Number of pigs in Canada declines rapidly

30-04-2008 | |
Number of pigs in Canada declines rapidly

Canada’s pig herd has shrunk dramatically by almost 12% in the last twelve months.

High feed costs and low pig prices forced producers to quit business or downscale their production, a joint report by Statistics Canada (Statscan) and the US Department of Agriculture (USDA) revealed last week.

As of April 1 there were 13 million animals on Canadian farms, compared with nearly 14.73 million at April 1, 2007, which equals to an 11.8% loss. That is the largest year-to-year decline in 30 years, the report said.

Statscan said in its report that at the beginning of April, Canada had almost one in five fewer pig farmers than in April 2007. “Of those still in business, a number have closed their barns or reduced their breeding herd, or both.”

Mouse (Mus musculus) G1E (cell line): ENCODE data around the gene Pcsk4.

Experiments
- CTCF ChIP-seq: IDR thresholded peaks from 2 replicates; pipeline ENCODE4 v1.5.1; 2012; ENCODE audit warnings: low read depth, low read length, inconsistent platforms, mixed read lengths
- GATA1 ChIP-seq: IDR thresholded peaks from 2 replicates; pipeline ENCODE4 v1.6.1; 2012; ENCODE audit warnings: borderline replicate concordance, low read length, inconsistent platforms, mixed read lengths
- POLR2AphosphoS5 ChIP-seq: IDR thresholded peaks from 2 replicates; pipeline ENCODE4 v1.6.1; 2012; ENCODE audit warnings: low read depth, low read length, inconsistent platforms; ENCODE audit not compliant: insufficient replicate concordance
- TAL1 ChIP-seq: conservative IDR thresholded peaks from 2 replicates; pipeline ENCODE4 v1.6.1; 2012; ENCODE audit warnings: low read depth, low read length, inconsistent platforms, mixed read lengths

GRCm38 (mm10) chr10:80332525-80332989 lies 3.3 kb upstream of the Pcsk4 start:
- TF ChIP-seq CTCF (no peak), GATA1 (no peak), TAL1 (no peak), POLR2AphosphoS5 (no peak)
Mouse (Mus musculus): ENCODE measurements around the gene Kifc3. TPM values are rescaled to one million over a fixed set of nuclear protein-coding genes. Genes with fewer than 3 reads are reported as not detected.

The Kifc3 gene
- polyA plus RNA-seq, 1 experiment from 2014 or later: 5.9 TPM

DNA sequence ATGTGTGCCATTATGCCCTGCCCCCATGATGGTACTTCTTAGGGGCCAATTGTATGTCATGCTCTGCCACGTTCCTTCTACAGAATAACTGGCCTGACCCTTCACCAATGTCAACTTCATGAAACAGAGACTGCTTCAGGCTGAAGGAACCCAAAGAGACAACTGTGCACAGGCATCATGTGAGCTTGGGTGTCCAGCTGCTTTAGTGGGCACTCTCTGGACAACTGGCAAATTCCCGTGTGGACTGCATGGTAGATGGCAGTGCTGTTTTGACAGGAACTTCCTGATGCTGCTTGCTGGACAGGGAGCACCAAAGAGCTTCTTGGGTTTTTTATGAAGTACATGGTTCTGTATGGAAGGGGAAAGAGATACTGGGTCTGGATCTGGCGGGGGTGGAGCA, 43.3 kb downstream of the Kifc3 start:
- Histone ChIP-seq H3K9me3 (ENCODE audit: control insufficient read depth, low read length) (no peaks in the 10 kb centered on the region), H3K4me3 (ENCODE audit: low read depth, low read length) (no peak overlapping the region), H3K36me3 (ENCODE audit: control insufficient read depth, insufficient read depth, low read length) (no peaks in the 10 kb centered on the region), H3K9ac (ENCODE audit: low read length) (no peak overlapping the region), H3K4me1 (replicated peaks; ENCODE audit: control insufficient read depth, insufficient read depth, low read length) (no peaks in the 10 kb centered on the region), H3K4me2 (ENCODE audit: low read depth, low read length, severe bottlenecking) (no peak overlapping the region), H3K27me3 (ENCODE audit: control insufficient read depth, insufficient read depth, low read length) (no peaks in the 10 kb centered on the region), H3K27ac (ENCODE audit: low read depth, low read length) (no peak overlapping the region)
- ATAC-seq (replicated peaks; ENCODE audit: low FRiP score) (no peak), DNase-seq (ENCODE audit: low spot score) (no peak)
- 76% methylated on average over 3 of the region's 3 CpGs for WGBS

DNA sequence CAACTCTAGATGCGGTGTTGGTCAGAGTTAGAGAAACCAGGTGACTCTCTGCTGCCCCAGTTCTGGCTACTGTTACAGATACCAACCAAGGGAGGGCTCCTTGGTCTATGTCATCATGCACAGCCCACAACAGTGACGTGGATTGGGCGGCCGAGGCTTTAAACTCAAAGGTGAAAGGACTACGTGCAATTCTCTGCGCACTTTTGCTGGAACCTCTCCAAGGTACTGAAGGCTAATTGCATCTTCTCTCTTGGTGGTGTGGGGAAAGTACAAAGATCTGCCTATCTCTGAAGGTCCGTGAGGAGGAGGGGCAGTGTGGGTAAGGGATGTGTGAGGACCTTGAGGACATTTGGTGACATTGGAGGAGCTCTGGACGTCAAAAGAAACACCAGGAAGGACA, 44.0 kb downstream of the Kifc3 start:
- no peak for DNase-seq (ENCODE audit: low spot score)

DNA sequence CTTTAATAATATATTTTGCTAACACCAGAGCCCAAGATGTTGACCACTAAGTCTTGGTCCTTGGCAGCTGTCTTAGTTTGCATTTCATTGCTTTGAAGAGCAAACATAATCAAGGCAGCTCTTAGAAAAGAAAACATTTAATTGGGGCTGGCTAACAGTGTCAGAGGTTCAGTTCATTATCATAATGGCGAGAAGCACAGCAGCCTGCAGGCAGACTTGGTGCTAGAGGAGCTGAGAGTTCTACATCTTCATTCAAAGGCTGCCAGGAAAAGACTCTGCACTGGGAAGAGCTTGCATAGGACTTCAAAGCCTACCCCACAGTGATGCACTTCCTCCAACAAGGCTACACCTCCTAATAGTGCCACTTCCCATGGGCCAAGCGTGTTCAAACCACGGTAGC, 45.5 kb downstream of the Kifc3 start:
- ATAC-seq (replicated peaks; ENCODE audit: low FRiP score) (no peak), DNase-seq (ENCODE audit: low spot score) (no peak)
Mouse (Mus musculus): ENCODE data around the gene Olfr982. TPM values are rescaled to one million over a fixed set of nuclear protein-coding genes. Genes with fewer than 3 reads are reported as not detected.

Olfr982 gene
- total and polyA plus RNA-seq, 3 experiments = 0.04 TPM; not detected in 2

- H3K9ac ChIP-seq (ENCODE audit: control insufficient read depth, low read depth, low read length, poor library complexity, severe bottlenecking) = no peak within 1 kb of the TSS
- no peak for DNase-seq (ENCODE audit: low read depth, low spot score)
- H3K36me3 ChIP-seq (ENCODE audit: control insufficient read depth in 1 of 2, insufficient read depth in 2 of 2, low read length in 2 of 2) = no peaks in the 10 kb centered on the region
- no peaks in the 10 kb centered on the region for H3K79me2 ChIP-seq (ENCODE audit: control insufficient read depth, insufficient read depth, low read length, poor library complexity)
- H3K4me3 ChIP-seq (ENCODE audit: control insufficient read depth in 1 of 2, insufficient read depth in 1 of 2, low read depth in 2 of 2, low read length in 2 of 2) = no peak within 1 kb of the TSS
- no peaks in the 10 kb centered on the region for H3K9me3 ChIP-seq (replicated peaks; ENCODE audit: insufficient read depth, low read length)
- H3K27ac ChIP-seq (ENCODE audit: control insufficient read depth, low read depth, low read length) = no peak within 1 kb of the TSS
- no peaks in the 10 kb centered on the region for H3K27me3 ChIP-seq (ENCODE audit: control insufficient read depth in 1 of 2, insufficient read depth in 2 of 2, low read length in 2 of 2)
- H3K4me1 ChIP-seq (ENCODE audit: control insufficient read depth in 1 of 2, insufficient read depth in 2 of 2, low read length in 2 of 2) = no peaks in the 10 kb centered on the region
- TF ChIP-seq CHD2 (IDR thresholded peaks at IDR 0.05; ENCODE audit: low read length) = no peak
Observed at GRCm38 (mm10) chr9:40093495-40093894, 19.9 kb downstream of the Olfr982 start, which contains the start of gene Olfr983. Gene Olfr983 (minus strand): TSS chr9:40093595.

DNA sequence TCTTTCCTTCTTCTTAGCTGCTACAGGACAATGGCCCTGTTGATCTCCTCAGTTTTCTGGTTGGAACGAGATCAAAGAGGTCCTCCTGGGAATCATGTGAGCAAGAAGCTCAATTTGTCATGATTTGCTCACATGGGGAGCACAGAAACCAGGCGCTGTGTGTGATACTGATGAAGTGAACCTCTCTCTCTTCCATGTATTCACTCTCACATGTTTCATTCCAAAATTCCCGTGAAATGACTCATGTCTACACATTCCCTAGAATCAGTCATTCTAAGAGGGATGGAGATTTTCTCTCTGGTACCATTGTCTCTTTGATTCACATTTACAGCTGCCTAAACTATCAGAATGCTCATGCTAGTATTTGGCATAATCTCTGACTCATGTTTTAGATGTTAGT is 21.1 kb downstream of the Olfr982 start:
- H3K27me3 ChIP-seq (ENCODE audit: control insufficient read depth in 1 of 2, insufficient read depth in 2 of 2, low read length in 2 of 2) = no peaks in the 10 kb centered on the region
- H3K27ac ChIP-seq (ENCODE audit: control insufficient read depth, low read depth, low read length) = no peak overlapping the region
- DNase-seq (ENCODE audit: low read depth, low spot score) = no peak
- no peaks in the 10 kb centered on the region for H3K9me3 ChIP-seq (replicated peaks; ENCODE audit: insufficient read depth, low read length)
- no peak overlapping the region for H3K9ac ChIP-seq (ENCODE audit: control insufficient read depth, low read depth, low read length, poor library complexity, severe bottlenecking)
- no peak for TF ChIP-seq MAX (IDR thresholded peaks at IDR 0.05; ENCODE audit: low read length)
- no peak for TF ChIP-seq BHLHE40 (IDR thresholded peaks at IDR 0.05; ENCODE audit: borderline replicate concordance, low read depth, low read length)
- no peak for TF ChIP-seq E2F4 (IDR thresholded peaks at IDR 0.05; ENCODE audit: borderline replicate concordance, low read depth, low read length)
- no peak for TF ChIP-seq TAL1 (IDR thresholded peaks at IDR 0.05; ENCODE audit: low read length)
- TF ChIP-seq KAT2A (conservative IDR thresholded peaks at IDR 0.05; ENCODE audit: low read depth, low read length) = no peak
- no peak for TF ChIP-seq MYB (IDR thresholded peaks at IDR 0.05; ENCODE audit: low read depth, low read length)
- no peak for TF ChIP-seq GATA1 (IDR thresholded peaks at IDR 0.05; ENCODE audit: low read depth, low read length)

The number of sows fell 4.6% during the year to approximately 1.50 million head, Statscan said.

Exports to USA
The new Canadian data indicates the pace of swine exports from Canada to the USA should slow down going forward, according to several analysts.

Canada has increased its live pig exports to the by nearly 30% over the past 12 months as a strong Canadian dollar and several other factors have made it rather expensive to feed them to be slaughtered in Canada.

Total exports rising
Canadian farmers exported an estimated 2.9 million pigs during the first three months of 2008, a 25.9% increase from the same period a year ago. At the same time, the domestic slaughter of pigs declined 1.1%, compared with the first three months of 2007, according to Statscan data.

In February of this year, the Canadian government announced a cull programme aimed at reducing the pig breeding herd by about 10% and resizing annual production by about 3 million pigs.

The new data put combined US and Canadian inventory during March 2008 at 78.9 million head, up 3% from a year ago and up 5% in comparison to March, 2006.

Related websites: